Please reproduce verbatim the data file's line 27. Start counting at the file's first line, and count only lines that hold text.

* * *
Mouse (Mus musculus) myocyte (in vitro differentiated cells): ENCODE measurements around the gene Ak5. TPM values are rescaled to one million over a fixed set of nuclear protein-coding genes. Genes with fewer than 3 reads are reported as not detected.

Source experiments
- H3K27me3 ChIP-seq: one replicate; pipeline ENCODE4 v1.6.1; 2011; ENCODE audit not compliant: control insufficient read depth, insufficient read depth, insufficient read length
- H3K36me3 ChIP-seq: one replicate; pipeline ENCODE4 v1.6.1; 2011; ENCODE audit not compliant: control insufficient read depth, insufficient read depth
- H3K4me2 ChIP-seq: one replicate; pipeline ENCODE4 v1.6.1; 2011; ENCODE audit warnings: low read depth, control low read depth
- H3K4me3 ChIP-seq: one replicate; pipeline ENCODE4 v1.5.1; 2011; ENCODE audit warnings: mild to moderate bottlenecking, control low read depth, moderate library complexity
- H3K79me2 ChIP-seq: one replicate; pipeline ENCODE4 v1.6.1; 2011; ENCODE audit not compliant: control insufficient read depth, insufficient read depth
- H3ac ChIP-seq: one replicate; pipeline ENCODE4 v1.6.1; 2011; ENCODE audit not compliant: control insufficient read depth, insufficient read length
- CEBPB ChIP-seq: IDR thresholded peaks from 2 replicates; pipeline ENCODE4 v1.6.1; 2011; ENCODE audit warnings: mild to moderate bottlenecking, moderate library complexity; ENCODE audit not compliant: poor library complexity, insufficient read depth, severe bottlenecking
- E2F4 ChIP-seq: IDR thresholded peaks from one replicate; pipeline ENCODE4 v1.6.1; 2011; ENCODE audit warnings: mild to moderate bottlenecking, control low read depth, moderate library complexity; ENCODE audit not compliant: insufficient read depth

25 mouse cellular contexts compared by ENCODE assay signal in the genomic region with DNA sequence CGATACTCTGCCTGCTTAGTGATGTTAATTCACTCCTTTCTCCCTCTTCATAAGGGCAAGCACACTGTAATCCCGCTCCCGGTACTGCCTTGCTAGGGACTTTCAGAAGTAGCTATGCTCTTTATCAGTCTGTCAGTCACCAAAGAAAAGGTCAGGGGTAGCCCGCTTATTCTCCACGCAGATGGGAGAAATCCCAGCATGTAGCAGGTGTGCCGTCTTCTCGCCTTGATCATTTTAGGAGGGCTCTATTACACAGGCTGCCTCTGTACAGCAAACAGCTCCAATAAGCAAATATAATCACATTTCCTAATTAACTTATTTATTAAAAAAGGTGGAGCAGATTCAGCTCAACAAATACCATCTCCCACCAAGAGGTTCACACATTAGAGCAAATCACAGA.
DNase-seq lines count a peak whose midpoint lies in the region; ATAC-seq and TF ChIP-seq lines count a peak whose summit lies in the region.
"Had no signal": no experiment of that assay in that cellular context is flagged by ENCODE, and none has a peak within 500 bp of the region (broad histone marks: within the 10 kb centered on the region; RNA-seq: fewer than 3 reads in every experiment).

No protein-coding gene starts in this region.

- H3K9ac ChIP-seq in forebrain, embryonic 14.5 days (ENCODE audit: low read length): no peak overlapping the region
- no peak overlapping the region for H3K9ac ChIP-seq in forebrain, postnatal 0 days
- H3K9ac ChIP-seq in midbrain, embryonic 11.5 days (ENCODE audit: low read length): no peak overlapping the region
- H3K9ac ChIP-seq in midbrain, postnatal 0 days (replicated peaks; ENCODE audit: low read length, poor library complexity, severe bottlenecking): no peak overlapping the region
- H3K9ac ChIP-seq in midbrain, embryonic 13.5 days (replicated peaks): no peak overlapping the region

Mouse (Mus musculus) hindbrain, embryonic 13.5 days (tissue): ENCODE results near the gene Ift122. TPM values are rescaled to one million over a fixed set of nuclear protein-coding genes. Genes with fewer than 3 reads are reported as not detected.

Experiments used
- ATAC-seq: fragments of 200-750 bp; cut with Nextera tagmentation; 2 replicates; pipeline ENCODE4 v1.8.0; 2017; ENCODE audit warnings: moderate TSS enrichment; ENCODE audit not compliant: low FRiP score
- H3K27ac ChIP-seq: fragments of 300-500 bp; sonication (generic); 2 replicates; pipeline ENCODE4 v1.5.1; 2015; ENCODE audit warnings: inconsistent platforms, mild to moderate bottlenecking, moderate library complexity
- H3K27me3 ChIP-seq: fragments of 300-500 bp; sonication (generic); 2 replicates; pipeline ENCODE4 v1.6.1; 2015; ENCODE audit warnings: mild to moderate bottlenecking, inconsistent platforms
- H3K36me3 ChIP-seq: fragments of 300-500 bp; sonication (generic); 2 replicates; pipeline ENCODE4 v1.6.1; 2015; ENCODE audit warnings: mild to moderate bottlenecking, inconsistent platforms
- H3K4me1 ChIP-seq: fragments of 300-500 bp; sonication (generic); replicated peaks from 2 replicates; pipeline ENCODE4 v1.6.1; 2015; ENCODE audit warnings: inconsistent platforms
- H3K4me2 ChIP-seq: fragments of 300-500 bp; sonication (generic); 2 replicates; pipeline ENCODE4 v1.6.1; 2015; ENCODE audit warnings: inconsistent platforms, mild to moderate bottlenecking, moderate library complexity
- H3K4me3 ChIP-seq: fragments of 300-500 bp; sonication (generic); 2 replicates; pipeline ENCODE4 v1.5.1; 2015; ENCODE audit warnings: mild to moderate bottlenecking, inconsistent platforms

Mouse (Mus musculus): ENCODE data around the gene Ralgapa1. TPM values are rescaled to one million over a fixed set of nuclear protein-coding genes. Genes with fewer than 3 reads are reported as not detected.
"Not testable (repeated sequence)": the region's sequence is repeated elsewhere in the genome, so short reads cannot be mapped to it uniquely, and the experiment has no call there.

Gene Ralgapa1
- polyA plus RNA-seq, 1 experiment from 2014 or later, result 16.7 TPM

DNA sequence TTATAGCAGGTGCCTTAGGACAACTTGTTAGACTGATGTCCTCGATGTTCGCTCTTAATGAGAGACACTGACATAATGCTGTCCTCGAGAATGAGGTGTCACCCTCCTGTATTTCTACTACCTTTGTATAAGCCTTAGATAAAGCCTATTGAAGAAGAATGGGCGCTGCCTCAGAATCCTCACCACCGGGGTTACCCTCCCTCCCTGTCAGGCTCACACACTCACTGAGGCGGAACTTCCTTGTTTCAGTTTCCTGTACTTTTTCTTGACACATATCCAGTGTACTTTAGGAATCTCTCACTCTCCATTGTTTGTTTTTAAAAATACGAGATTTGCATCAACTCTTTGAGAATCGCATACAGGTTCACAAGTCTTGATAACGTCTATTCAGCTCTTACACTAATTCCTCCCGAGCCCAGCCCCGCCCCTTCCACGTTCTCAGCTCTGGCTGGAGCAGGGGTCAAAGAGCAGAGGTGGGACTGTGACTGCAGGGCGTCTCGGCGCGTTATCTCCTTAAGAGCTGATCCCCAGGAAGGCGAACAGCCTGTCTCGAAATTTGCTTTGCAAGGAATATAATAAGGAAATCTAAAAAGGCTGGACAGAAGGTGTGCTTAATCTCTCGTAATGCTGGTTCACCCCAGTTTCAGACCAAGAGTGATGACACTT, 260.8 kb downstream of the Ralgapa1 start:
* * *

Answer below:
- H3K4me2 ChIP-seq: fragments of 300-500 bp; sonication (generic); 2 replicates; pipeline ENCODE4 v1.6.1; 2015; ENCODE audit warnings: inconsistent platforms, mild to moderate bottlenecking, moderate library complexity